5. Church density: This parameter allows the user to adjust the packing in the church to better model heterogeneity in attendance at different times. A value of 1 means that every cell in the church can be occupied during a service; smaller values indicate the maximum proportion of seats taken up. At present, the model assumes that both churches have the same density of occupants; users who wish to change this would need to add church-specific parameters for the density.

6. Run length: This is the number of time ticks the simulation will be run.


All occupations have been assigned a 3-digit number. The first digit corresponds to the general type of occupation (designated the occ-type); the other two digits identify individual groups within that general occ-type in some way. Agents are assigned to different occupations primarily on the basis of age and sex, but information found in archival records is also used. The overall classification is as follows:

0xx (occ-type 0) -- female with only school-aged children, at least some of whom are under age 10. They are associated with a male fisherman in boat xx and are assigned to the same boat as their associated male. They behave like 2xx females on weekdays, but like 7xx females on weekends.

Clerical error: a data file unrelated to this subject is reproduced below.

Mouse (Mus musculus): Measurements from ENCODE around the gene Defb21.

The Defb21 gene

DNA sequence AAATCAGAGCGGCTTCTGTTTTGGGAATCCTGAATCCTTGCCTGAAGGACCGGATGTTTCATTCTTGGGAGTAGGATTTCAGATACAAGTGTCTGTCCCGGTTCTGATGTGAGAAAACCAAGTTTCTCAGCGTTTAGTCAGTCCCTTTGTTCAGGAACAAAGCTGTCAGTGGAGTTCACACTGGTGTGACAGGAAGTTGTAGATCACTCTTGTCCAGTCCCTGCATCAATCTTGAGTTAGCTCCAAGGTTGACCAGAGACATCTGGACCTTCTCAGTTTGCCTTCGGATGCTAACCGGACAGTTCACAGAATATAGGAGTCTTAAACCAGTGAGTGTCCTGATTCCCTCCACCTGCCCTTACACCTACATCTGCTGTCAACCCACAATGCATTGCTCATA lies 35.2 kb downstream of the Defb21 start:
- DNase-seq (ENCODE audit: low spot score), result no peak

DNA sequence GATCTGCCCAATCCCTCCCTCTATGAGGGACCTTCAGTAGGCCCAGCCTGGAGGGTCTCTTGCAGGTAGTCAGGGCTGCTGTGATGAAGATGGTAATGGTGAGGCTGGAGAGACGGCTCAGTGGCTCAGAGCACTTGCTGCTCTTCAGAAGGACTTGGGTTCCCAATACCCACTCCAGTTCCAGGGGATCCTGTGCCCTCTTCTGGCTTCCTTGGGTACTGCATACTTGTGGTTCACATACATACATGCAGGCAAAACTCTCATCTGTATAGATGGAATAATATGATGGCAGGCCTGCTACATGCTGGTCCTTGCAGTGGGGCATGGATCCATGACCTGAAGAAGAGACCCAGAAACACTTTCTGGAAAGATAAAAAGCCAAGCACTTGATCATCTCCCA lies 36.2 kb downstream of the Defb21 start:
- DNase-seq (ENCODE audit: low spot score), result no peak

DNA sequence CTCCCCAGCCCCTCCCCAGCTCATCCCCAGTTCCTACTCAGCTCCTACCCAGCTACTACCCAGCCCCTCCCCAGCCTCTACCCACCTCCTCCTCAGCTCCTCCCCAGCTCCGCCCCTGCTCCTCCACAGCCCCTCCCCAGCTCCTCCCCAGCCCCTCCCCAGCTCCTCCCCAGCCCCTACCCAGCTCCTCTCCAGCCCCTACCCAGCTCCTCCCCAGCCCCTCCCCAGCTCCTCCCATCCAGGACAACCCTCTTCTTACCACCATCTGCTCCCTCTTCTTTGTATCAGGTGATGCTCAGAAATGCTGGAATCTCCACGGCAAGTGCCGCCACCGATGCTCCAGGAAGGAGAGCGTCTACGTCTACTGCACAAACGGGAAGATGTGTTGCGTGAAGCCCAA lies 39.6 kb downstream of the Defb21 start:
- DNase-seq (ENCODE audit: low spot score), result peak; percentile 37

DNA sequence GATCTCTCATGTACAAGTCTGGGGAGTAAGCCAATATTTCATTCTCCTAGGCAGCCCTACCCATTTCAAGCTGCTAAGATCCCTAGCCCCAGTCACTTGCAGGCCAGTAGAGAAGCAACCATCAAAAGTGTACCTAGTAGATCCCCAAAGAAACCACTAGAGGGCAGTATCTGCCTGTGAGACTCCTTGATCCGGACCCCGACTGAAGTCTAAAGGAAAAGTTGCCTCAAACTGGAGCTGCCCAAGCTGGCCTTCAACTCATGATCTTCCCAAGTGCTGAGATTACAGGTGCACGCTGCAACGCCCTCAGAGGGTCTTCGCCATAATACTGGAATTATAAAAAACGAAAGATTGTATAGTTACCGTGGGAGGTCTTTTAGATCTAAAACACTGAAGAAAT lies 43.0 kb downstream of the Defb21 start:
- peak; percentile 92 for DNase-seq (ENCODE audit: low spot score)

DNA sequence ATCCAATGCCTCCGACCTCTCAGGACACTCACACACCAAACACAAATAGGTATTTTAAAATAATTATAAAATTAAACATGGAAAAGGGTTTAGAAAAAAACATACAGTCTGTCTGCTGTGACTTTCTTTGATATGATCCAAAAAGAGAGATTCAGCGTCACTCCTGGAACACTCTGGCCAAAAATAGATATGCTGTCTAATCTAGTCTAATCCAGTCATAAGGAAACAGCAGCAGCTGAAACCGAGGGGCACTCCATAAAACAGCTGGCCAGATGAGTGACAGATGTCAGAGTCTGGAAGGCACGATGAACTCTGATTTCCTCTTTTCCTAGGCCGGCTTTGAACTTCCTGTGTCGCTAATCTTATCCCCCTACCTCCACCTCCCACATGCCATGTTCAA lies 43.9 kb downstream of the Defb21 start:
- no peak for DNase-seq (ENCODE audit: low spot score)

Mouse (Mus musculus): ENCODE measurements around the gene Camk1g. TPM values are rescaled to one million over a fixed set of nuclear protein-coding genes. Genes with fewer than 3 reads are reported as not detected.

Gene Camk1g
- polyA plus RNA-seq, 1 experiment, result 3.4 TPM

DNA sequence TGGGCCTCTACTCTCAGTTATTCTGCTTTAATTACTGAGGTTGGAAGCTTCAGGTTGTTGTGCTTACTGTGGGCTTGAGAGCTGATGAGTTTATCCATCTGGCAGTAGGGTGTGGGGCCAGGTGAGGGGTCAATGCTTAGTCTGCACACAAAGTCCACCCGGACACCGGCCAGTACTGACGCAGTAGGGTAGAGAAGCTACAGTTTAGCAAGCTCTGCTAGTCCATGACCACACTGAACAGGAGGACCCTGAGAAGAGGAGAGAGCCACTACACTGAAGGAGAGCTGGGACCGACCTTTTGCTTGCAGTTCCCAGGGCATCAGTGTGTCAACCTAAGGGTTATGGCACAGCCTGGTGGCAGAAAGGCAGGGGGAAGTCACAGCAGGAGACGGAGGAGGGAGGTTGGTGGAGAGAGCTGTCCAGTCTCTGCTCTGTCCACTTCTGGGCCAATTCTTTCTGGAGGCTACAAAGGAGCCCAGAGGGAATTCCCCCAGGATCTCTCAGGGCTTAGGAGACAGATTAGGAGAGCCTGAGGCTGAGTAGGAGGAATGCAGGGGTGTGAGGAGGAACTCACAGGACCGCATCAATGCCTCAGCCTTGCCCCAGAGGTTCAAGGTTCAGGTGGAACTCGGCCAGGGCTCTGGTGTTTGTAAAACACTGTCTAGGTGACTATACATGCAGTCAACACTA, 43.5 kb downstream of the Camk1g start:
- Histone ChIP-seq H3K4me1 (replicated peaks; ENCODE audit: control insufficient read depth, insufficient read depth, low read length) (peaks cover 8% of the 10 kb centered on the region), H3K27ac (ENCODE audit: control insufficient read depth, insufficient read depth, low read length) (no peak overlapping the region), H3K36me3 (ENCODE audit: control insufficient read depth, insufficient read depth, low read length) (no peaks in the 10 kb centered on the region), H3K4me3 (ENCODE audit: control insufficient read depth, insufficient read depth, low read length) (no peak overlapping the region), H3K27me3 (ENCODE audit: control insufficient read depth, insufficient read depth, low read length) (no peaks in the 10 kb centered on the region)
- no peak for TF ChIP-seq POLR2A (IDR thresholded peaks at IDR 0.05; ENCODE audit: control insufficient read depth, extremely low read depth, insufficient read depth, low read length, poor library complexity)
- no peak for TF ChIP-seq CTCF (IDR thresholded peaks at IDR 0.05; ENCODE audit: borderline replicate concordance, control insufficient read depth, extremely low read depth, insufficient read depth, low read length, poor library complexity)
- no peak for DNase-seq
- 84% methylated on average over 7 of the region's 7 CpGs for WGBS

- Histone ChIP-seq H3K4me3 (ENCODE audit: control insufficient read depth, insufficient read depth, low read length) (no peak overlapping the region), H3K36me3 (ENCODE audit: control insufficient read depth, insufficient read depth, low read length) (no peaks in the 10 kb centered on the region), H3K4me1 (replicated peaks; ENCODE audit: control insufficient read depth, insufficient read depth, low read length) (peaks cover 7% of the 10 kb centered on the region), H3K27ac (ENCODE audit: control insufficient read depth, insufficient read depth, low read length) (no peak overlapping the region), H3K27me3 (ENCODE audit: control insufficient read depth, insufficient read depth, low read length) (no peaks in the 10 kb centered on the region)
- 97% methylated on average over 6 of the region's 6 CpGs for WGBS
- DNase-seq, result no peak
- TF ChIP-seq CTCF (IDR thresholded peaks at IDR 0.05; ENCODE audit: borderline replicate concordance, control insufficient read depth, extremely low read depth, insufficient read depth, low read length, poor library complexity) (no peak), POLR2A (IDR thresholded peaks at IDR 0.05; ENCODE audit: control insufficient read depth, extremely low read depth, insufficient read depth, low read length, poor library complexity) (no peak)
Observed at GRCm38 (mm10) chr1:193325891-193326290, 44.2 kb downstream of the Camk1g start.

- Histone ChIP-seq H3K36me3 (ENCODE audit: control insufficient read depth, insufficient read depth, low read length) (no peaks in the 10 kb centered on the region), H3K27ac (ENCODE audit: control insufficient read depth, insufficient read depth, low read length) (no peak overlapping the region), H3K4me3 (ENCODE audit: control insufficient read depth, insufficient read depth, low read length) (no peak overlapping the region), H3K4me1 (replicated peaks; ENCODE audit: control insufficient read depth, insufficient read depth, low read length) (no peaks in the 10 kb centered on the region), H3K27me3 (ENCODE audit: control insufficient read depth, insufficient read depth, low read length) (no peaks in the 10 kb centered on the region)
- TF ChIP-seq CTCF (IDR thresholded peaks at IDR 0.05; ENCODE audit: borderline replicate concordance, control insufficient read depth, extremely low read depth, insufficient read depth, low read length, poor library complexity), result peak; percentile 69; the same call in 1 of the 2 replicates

1xx (occ-type 1) -- male fisherman; xx refers to the particular boat to which the agent is assigned. The full complement of agents is distributed into 23 boats; smaller population sizes incorporate a reduced number of actively used boats. Surname and/or proximity in the census data were used to assign agents to boats. Ethnographic data suggest that 4-8 men would cooperate for fishing purposes, so that was the target range for the number of men assigned to a particular boat.

2xx (occ-type 2) -- female associated with a male fisherman in boat xx. Agents in this category live in a fisherman's household and may include wives who only have children over age 10, unmarried daughters older than school age, or other adult females with no or grown children. Census data indicate that about 40 St. Anthony females were involved in the fishing activities in some way. All females fitting the criteria above who are not otherwise occupied (e.g., nurse, teacher, servant, or mother's helper) are assigned to this category. These females are not assumed to engage in fishing activities every day; thus, they move to the boats with some probability less than 1 (as specified in the code by the user). Other options during fishing time periods are staying at home or visiting other households.